At Epiphany, for over a year now, since the COVID restrictions began, we have not been able to sing hymns of worship together. Nevertheless, The Hymnal 1982 is still there, waiting for us to revisit the words of so many great and familiar hymns. Today I turned to hymn 645, “The King of love my shepherd is” and read the six short verses. The words are a paraphrase of Psalm 23, written in the 1800s by Henry William Baker. Like the psalm itself, the opening lines are so familiar:
The King of love my shepherd is, whose goodness faileth never; I nothing lack if I am his,and he is mine for ever.
The third verse has a beautiful image of the Lord as a shepherd who seeks out a lost sheep and gently brings it home:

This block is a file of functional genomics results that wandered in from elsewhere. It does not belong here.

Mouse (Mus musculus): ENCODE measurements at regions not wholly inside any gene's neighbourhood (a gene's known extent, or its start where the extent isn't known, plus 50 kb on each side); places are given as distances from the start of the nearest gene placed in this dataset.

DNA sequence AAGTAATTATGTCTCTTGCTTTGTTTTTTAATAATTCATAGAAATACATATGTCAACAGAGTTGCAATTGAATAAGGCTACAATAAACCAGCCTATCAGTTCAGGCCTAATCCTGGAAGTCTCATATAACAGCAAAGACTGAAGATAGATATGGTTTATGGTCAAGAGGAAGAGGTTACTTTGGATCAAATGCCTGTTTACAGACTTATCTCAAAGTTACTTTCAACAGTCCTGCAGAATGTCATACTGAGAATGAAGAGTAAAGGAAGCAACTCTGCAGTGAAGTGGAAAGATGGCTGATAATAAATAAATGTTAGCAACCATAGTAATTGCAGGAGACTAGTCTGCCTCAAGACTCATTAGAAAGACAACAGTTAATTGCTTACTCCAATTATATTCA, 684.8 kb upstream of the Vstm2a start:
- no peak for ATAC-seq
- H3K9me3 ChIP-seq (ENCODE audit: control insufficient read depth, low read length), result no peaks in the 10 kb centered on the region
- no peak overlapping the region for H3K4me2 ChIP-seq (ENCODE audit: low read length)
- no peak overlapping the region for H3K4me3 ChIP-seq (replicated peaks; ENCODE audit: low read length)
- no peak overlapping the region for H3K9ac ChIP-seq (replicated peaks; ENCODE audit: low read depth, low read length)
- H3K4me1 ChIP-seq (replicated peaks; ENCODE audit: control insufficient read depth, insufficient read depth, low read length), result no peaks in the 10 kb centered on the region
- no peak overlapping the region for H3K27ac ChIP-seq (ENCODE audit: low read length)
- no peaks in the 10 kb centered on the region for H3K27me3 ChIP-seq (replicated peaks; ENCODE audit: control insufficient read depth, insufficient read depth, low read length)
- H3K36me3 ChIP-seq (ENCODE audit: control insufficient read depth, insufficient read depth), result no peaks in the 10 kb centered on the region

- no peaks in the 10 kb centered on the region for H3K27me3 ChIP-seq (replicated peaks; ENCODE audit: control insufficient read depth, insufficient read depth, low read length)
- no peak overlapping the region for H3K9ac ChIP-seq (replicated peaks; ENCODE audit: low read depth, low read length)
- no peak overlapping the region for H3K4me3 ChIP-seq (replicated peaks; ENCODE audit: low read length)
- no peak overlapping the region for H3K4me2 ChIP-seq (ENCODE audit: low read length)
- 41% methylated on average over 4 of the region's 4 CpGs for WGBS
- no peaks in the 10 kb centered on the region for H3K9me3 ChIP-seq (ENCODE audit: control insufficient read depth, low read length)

Perverse and foolish oft I strayed, but yet in love he sought me, and on his shoulder gently laid, and home, rejoicing, brought me.
The words, of course, are only one part of the hymn. The tune for Hymn 645 is St. Columbra, an ancient Irish melody. Irish melodies, of course, are quite lyrical and easy to sing. This one can be sung alone, or by a congregation, but these days I often visit YouTube, where I found several performances of the hymn. Here’s my favorite, sung by the Cardiff Festival Choir with organ: www.youtube.com/watch?v=d50KE9jMVWY.
So sit back and enjoy this wonderful hymn. If you can’t wait to sing again at Epiphany, you can sing along with the Cardiff Festival Choir. The hymn has this final line at the end of the sixth verse:
Good Shepherd, may I sing thy praise within thy house for ever.